Not surprisingly, Jerry Lee Lewis (who passed away last month at age 87) was a very early addition to the Library of Congress’ National Recording Registry.
For his song “Whole Lotta Shakin’ Goin’ On,” recorded in 1957 and added to the NRR in 2005, author Joe Bonomo wrote for the LC the following essay on/tribute to this seminal recording and its groundbreaking creator. The opening two minutes of Jerry Lee Lewis’s “Whole Lotta Shakin’ Goin’ On” are so striking and irrepressible that they all but guaranteed the song would be a major hit. The second half ensured that the song, and “The Killer,” would become unforgettable.
1,3,7-trimethylxanthine (C8H10N4O2), also known as caffeine, is the most commonly used psychoactive drug in the world. Potentially, you’ve consumed more than 100 mg by the time you’re reading this post. While the average is about 135 mg per day according to Harvard University T.H. Chan School of Public Health, that amount varies depending on the vehicle.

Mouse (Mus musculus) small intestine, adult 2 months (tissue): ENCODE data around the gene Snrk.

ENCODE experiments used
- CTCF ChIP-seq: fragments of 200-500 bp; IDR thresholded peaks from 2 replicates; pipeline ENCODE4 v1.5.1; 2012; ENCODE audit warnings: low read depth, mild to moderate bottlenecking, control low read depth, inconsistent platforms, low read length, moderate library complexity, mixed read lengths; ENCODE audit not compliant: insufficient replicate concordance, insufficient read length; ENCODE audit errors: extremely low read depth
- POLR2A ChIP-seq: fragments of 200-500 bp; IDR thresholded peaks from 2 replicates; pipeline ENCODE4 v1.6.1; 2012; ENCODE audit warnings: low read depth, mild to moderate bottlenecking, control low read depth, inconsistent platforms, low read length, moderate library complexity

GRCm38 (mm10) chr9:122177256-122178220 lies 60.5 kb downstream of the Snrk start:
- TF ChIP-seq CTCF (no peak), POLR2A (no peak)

Caffeine is most associated with coffee and was first isolated from the coffee bean by Ferdinand Runge in 1819. The Library of Congress recently acquired Neueste Phytochemische Entdeckungen (Latest Phytochemical Discoveries), the 1820 publication that contains his experimental results, which is currently in process with a catalog record forthcoming. In these experiments (pgs. 144-159), Runge applied a variety of reagents to both raw and roasted beans in order to determine what chemical compounds were present.
Eighty-three years ago, on October 19, 1939, the Capra classic “Mr. Smith Goes to Washington” had its debut in–where else?–Washington, DC. Named by the Librarian of Congress to the Library’s National Film Registry in 1989, “Mr. Smith” is, for better or worse, as timely today as it ever was. In the essay below, the late film scholar Robert Sklar looks back at one of America’s greatest films.